An Algorithm for Open Text Semantic Parsing Page: 2
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ular instances such as the pizza I ordered. Other
semantic relations can also be identified, such as
coreference, complement, and others. Based on the
principle of compositionality, the sentence semantic
structure is recursive, similar to a tree.
The semantic parser analyzes shallow-level se-
mantics, which is derived directly from linguis-
tic knowledge, such as rules about semantic
role assignment, lexical semantic knowledge, and
syntactic-semantic mappings, without taking into
account any context or common sense knowledge.
The parser can be used as an intermediate semantic
processing tool before higher levels of text under-
3 Knowledge Bases for Semantic Parsing
One major problem faced by many natural language
understanding applications that rely on syntactic
analysis of text, is the fact that similar syntactic pat-
terns may introduce different semantic interpreta-
tions. Likewise, similar meanings can be syntac-
tically realized in many different ways. The seman-
tic parser attempts to solve this problem, and pro-
duces a syntax-independent representation of sen-
tence meaning, so that semantic constituents can be
accessed and processed in a more meaningful and
flexible way, avoiding the sometimes rigid interpre-
tations produced by a syntactic analyzer. For in-
stance, the sentences I boil water and water boils
contain a similar relation between water and boil,
even though they have different syntactic structures.
To deal with the large number of cases where the
same syntactic relation introduces different seman-
tic relations, we need knowledge about how to map
syntax to semantics. To this end, we use two main
types of knowledge - about words, and about rela-
tions between words. The first type of knowledge
is drawn from WordNet - a large lexical database
with rich information about words and concepts.
We refer to this as word-level knowledge. The lat-
ter is derived from FrameNet - a resource that con-
tains information about different situations, called
frames, in which semantic relations are syntacti-
cally realized in natural language sentences. We
call this sentence-level knowledge. In addition to
these two lexical knowledge bases, the parser also
utilizes a set of manually defined rules, which en-
code mappings from syntactic structures to seman-
tic relations, and which are also used to handle those
structures not explicitly addressed by FrameNet or
In this section, we describe the type of infor-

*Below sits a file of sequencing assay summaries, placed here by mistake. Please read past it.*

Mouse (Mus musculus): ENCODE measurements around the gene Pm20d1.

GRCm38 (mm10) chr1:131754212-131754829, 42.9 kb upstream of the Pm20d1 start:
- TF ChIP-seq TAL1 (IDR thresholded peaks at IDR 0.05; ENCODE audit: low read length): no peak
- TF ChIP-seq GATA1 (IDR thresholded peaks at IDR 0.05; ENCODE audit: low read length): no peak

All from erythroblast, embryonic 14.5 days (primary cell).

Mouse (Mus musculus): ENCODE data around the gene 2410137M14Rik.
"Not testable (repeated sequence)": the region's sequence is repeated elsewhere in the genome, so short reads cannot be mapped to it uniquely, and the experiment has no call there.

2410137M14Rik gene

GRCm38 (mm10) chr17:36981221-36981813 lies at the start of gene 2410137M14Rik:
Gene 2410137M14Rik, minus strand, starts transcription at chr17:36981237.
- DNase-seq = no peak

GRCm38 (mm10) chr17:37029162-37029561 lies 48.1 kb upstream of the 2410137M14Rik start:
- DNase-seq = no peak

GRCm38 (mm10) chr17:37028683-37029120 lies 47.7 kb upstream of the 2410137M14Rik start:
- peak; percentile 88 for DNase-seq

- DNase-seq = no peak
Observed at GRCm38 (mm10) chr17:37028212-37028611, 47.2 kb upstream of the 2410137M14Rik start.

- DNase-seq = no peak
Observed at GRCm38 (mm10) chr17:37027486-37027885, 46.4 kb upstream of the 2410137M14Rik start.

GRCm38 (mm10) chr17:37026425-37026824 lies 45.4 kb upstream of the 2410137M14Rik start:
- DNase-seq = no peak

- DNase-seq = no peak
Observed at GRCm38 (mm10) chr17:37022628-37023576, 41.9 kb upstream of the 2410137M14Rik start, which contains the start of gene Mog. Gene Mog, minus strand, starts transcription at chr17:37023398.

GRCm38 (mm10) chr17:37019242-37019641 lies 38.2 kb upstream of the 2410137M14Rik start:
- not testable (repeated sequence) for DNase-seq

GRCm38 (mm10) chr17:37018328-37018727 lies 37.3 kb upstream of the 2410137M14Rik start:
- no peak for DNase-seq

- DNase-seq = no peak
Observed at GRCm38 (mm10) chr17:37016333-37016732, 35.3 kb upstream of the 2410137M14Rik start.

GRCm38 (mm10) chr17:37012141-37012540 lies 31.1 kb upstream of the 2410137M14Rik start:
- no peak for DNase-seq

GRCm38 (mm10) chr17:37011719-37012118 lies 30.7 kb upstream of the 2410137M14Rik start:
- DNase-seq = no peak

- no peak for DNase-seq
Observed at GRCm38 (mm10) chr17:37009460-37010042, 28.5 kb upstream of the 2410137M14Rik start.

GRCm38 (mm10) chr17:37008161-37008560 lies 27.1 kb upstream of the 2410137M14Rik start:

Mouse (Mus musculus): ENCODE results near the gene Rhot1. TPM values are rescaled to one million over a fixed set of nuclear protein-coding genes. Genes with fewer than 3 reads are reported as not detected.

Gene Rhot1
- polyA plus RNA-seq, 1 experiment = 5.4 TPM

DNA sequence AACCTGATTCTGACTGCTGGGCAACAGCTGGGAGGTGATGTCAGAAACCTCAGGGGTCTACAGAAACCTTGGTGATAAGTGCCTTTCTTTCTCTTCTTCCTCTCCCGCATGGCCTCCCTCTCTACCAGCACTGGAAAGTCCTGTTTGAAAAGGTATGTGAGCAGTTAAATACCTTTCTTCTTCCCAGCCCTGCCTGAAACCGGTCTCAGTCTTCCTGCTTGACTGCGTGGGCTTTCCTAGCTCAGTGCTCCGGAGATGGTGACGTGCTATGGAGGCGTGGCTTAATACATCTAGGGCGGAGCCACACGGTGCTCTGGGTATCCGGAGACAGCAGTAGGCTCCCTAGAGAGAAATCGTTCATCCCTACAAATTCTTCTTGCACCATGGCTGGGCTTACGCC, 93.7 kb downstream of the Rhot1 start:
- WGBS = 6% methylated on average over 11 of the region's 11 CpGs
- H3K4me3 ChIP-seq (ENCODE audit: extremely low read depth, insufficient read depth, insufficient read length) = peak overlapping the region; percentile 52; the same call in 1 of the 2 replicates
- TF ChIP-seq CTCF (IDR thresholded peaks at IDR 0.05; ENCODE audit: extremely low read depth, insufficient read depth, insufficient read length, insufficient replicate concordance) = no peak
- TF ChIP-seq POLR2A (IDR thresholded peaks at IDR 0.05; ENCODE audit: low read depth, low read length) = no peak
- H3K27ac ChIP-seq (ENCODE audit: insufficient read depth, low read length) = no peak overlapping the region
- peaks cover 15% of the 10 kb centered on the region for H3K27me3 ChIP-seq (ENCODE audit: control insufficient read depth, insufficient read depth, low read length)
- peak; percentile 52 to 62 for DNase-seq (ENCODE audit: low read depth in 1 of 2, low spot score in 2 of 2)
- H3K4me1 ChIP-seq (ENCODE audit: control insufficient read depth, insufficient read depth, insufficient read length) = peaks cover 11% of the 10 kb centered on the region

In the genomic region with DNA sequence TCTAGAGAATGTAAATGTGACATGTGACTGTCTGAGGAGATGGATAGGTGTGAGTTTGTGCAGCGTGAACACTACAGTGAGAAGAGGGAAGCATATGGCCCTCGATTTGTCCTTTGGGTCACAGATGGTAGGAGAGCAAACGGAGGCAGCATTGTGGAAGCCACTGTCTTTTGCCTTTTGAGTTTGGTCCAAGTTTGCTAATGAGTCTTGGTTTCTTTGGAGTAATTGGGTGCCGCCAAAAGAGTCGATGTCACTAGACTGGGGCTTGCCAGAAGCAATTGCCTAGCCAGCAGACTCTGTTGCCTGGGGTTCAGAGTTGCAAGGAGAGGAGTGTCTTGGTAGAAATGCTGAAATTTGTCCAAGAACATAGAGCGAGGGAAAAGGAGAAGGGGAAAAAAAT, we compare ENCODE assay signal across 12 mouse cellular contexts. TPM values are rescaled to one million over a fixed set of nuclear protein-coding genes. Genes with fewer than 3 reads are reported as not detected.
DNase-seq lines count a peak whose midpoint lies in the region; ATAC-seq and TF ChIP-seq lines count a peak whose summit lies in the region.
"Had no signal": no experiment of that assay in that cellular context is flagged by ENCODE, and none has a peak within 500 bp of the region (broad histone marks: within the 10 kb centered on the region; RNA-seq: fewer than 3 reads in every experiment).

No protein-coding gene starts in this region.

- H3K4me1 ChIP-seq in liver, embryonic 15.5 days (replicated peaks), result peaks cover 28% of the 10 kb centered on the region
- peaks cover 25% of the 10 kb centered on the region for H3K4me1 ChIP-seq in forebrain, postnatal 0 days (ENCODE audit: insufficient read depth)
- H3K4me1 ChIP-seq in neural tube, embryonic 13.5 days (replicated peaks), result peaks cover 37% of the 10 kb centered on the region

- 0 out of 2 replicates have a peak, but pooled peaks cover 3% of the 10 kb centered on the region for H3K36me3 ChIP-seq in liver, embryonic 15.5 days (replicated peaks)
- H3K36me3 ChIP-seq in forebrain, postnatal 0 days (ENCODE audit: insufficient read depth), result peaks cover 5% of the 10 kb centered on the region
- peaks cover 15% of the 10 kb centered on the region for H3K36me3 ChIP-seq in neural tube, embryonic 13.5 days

mation extracted from these knowledge bases, and
accessible to the semantic parser.
3.1 Frame Identification and Semantic Role
FrameNet (Johnson et al., 2002) provides the
knowledge needed to identify case frames and se-
mantic roles. FrameNet is based on the theory of
frame semantics, and defines a sentence level on-
tology. In frame semantics, a frame corresponds to
an interaction and its participants, both of which
denote a scenario, in which participants play some
kind of roles. A frame has a name, and we use this
name to identify the semantic relation that groups
together the semantic roles. In FrameNet, nouns,
verbs and adjectives can be used to identify frames.
Each annotated sentence in FrameNet exempli-
fies a possible syntactic realization for the seman-
tic roles associated with a frame for a given target
word. By extracting the syntactic features and cor-
responding semantic roles from all annotated sen-
tences in the FrameNet corpus, we are able to auto-
matically build a large set of rules that encode the
possible syntactic realizations of semantic frames.
In our implementation, we use only verbs as
target words for frame identification. Currently,
FrameNet defines about 1700 verbs attached to 230
different frames. To extend the parser coverage to
a larger subset of English verbs, we are using Verb-
Net (Kipper et al., 2000), which allows us to handle
a significantly larger set of English verbs.
VerbNet is a verb lexicon compatible with Word-
Net, but with explicitly stated syntactic and se-
mantic information using Levin's verb classification
(Levin, 1993). The fundamental assumption is that
the syntactic frames of a verb as an argument-taking
element are a direct reflection of the underlying se-
mantics. Therefore verbs in the same VerbNet class
usually share common FrameNet frames, and have
the same syntactic behavior. Hence, rules extracted
from FrameNet for a given verb can be easily ex-
tended to verbs in the same VerbNet class. To en-
sure a correct outcome, we have manually validated
the FrameNet-VerbNet mapping, and corrected the
few discrepancies that were observed between Verb-
Net classes and FrameNet frames.
3.1.1 Rules Learned from FrameNet
FrameNet data "is meant to be lexicographically rel-
evant, not statistically representative" (Johnson et
al., 2002), and therefore we are using FrameNet as
a starting point to derive rules for a rule-based se-
To build the rules, we are extracting several syn-
tactic features. Some are explicitly encoded in
show how this information is encoded in a format
FrameNet, such as the grammatical function (GF)
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Shi, Lei & Mihalcea, Rada, 1974-. An Algorithm for Open Text Semantic Parsing, paper, August 2004; (digital.library.unt.edu/ark:/67531/metadc30953/m1/2/: accessed July 25, 2017), University of North Texas Libraries, Digital Library, digital.library.unt.edu; crediting UNT College of Engineering.